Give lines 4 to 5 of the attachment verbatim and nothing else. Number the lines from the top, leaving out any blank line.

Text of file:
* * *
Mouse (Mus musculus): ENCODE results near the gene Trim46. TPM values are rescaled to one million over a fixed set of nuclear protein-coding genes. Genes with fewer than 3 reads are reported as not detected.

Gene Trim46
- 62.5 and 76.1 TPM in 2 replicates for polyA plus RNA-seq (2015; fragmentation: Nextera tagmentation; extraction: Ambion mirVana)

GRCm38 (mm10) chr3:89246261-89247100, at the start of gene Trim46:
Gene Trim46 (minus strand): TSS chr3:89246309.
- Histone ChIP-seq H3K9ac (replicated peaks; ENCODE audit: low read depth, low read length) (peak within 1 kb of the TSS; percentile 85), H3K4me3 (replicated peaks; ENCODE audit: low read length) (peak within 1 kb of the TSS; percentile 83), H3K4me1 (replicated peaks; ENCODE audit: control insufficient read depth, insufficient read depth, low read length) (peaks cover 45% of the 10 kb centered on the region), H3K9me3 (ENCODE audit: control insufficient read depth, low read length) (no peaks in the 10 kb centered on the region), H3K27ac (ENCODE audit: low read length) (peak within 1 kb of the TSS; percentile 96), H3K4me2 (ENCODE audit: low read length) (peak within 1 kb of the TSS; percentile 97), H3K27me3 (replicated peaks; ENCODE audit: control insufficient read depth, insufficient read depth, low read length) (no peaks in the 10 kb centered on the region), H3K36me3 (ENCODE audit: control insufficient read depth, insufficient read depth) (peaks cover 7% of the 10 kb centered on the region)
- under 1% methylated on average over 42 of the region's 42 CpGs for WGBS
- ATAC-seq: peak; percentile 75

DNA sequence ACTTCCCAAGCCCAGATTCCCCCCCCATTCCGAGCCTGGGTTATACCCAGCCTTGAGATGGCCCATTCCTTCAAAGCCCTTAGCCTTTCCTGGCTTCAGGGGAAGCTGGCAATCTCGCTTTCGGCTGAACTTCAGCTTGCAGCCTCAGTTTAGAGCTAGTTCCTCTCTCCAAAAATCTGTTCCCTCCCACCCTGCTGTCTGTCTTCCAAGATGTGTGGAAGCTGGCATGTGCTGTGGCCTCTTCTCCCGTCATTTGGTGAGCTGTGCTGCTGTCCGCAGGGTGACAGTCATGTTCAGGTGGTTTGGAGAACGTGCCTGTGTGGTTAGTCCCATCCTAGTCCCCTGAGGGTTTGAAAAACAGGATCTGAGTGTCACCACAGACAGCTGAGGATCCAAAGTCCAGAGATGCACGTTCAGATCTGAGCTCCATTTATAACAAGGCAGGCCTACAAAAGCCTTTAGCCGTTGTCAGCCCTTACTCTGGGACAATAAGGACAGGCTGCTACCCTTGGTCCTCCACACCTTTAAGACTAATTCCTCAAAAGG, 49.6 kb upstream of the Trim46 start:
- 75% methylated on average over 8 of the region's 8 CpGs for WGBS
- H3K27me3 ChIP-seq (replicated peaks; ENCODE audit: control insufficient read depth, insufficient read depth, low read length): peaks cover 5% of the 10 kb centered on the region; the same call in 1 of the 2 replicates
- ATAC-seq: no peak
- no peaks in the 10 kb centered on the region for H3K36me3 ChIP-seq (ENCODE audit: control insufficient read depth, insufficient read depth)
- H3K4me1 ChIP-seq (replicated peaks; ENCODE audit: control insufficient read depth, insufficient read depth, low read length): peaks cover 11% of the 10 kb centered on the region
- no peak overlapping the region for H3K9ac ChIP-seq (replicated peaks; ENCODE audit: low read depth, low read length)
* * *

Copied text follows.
GRCm38 (mm10) chr3:89246261-89247100, at the start of gene Trim46:
Gene Trim46 (minus strand): TSS chr3:89246309.